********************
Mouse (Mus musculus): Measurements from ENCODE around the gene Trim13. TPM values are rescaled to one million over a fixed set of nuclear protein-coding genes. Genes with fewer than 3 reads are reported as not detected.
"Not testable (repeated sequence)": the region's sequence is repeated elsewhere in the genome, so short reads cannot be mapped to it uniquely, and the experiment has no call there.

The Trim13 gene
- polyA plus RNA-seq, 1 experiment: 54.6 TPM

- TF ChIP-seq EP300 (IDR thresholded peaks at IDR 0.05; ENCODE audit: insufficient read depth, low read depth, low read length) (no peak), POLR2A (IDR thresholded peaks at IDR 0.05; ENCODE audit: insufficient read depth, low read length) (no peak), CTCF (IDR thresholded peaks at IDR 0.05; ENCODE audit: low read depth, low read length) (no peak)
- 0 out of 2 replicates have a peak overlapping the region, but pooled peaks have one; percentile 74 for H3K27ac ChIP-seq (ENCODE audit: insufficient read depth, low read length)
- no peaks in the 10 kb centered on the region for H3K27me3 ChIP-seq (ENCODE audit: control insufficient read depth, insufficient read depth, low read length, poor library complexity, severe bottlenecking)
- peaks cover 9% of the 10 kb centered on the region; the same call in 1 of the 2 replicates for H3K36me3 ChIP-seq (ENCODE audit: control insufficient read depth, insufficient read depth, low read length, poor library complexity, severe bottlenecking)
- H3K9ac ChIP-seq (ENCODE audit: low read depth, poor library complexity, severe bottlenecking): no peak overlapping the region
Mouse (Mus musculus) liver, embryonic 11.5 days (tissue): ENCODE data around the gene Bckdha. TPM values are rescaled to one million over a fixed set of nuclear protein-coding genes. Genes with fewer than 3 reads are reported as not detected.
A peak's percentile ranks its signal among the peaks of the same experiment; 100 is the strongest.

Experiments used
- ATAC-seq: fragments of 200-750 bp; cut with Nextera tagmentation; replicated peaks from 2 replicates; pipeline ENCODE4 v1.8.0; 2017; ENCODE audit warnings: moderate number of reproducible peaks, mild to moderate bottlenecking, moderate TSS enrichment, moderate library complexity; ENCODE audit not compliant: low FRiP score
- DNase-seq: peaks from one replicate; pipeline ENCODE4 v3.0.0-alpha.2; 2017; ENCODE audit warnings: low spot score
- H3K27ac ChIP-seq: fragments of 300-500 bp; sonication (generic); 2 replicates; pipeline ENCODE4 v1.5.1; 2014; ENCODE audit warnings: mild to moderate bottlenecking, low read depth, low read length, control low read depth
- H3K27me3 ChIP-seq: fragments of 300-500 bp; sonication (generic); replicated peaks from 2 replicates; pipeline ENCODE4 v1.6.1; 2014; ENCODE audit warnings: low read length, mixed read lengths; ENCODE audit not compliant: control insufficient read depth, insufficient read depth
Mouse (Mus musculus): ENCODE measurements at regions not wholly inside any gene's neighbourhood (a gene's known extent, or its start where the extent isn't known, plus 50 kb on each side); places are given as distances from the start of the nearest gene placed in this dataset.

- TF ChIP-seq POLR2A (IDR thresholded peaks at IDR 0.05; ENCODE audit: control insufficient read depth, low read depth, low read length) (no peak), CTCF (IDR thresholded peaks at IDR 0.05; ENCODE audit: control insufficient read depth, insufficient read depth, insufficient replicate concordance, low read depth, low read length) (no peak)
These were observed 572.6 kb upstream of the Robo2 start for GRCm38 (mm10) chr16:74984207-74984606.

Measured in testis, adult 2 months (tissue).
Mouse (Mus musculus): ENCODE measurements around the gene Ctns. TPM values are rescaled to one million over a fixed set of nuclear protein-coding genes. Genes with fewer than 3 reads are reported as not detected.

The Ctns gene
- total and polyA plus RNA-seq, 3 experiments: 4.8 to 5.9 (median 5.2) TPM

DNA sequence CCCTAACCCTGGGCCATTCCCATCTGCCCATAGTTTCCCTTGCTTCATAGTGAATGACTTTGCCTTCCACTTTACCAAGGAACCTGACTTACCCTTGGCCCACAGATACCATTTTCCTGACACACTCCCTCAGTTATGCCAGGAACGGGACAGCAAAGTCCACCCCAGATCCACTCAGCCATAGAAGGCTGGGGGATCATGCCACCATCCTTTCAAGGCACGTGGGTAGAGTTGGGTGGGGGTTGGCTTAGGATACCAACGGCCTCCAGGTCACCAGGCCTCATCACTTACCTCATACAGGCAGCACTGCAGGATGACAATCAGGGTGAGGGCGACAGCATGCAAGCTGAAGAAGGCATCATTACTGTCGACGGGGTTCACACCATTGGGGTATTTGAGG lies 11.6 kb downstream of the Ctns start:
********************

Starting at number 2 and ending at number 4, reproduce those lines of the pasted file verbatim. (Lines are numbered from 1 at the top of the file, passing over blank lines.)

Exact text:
"Not testable (repeated sequence)": the region's sequence is repeated elsewhere in the genome, so short reads cannot be mapped to it uniquely, and the experiment has no call there.

The Trim13 gene
- polyA plus RNA-seq, 1 experiment: 54.6 TPM